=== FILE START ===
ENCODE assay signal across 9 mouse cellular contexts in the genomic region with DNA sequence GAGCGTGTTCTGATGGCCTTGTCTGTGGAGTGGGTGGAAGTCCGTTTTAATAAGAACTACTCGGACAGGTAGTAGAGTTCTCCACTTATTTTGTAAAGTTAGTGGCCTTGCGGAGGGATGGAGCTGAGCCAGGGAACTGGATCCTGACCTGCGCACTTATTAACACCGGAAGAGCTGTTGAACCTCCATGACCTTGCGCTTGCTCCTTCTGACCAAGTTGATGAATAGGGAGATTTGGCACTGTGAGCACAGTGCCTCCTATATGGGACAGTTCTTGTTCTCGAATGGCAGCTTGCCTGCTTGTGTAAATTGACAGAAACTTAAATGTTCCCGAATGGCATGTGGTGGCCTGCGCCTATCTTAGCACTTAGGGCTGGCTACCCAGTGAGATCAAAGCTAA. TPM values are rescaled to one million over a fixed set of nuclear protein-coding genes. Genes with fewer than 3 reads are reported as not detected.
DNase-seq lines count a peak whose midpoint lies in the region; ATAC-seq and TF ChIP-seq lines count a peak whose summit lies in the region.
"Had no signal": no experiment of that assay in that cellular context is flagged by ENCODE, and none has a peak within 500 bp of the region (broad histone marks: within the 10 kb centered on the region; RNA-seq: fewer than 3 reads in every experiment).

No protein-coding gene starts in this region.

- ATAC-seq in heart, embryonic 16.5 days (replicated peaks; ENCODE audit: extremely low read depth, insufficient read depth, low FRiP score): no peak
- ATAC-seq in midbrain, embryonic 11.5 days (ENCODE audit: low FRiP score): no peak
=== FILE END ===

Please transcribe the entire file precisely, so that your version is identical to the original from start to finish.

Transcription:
ENCODE assay signal across 9 mouse cellular contexts in the genomic region with DNA sequence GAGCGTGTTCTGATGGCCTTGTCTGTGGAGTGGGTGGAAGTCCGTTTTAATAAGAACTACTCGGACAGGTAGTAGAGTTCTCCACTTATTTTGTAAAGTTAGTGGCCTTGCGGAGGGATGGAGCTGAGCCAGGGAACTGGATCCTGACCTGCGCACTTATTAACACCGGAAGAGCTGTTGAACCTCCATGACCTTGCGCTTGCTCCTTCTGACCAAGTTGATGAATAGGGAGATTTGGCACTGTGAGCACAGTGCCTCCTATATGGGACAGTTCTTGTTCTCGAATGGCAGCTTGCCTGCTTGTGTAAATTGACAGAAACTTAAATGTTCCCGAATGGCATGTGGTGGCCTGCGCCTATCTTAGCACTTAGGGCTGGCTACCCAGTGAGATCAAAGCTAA. TPM values are rescaled to one million over a fixed set of nuclear protein-coding genes. Genes with fewer than 3 reads are reported as not detected.
DNase-seq lines count a peak whose midpoint lies in the region; ATAC-seq and TF ChIP-seq lines count a peak whose summit lies in the region.
"Had no signal": no experiment of that assay in that cellular context is flagged by ENCODE, and none has a peak within 500 bp of the region (broad histone marks: within the 10 kb centered on the region; RNA-seq: fewer than 3 reads in every experiment).

No protein-coding gene starts in this region.

- ATAC-seq in heart, embryonic 16.5 days (replicated peaks; ENCODE audit: extremely low read depth, insufficient read depth, low FRiP score): no peak
- ATAC-seq in midbrain, embryonic 11.5 days (ENCODE audit: low FRiP score): no peak